More and more people are switching to gluten free diets in response to headlines that claim the dangerous effects of the wheat derived protein on our digestive systems. Whether or not you suffer from a condition that prevents you from properly digesting wheat gluten, you may have begun to avoid it out of an abundance of caution.
Naturally, we begin to wonder if our animals are safe from gluten. We know our pets’ digestive systems differ from ours, but if gluten is so unhealthy for humans, what about canines? Even if you are feeding your dog a high-quality dog food, can you be sure it’s easily digested and safe if it contains gluten?
While research is still ongoing, we find that any canine diet that excludes gluten does not negatively affect your dog. As such, we also find no great nutritional value in including gluten in your dog’s diet. We prefer to opt for dog foods that do not contain it.
Symptoms of Gluten Intolerance in Dogs
Most canines will not have true gluten intolerance. If your dog exhibits any of the following symptoms, it may be time to call your vet and discuss whether or not a diet change is needed.
· Diarrhea and/or constipation that appears to be chronic. Stool can also appear mucous-like and may be accompanied by a lot of flatulence.
· Licking of paws and chewing paw pads.
· Repetitive ear infections
· Dermatitis (if your dog has a particularly thick coat it may be difficult to determine if they are suffering from dermatitis, but you will likely see them scratching and chewing at themselves a lot).
If you suspect your dog may have gluten intolerance, you’ll want to meet with your veterinarian immediately to discuss her symptoms and get tested.
Doesn’t My Dog Need Grains?
Yes, we think so. In fact, new research has shown a link between dilated cardiomyopathy (DCM) and grain free diets. DCM is a particular form of heart failure that is very serious for your dog. This is not to say that all grain free food will put your dog at risk, but the ingredients typically included in a grain free dog food (legumes and potatoes) seem to increase the risk your dog has of developing DCM.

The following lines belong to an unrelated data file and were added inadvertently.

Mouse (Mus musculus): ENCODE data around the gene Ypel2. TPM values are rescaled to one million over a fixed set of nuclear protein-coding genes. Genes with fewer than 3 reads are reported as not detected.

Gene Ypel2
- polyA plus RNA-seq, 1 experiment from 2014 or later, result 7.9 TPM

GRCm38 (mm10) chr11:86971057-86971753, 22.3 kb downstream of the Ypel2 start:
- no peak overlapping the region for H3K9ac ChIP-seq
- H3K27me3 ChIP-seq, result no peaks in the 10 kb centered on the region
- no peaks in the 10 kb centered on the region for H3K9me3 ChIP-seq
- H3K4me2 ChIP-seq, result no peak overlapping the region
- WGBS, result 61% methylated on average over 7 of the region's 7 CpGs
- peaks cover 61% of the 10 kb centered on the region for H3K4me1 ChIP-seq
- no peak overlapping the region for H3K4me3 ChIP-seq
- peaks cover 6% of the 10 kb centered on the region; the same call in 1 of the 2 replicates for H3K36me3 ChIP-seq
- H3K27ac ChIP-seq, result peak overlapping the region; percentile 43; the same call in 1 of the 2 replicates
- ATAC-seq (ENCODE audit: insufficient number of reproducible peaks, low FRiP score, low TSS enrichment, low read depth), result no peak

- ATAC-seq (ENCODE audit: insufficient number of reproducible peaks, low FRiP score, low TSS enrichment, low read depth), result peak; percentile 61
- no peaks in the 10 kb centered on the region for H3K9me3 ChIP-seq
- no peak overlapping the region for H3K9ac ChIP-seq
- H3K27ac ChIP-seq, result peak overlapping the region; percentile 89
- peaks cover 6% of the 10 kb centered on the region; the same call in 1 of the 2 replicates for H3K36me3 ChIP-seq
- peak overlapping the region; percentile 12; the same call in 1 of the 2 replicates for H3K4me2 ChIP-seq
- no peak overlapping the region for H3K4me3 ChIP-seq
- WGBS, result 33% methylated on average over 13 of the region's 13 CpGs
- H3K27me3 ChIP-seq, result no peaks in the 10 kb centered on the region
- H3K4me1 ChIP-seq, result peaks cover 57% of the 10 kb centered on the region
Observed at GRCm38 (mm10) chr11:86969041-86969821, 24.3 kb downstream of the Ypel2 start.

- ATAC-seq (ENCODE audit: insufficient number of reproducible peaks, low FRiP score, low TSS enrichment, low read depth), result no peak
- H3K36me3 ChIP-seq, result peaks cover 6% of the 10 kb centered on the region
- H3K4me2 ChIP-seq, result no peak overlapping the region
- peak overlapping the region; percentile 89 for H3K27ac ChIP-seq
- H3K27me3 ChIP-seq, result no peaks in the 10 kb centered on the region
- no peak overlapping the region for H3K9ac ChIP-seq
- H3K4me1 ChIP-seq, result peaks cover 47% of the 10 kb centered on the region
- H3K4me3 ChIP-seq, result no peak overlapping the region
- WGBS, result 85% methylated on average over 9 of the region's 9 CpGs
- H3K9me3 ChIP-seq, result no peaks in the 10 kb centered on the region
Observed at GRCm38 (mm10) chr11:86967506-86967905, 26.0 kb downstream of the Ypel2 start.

Instead, opt for healthy, gluten free grains, like quinoa. Quinoa is a superfood packed with vital nutrients your dog actually needs, without any compounds it doesn’t. Quinoa is also packed with fiber to ensure your pup’s digestive system stays healthy.
What Other Ingredients are Best for My Dog?
Your dog’s diet doesn’t need to contain much grain. In fact, the main ingredients in your dog’s food should be high quality, USDA meats. We prefer beef and beef organs to deliver protein packed, dog-approved flavor to our dog food.
Vegetables like leafy green kale, broccoli, spinach, mushrooms, and zucchini are other great sources of vitamins and minerals that you should look for on your dog food’s ingredient label. These veggies help them maintain proper organ function and deliver cancer fighting antioxidants to their systems.
A high quality dog food will also contain several fruit ingredients. Berries, apples, and oranges are great sources of vitamins A and C which are essential in your dog’s diet.
Whether or not you decide to allow gluten in your dog’s diet is a choice you should make with your pet’s veterinarian. Keep in mind, however, that even if gluten is determined to be safe for your dog’s consumption, many dog foods that contain gluten products are not high quality dog foods. They often contain ample amounts of cheap, feed grade filler which provide little to no nutritional value to your dog. The best bet is to read the nutrition label and look for clean, whole food ingredients.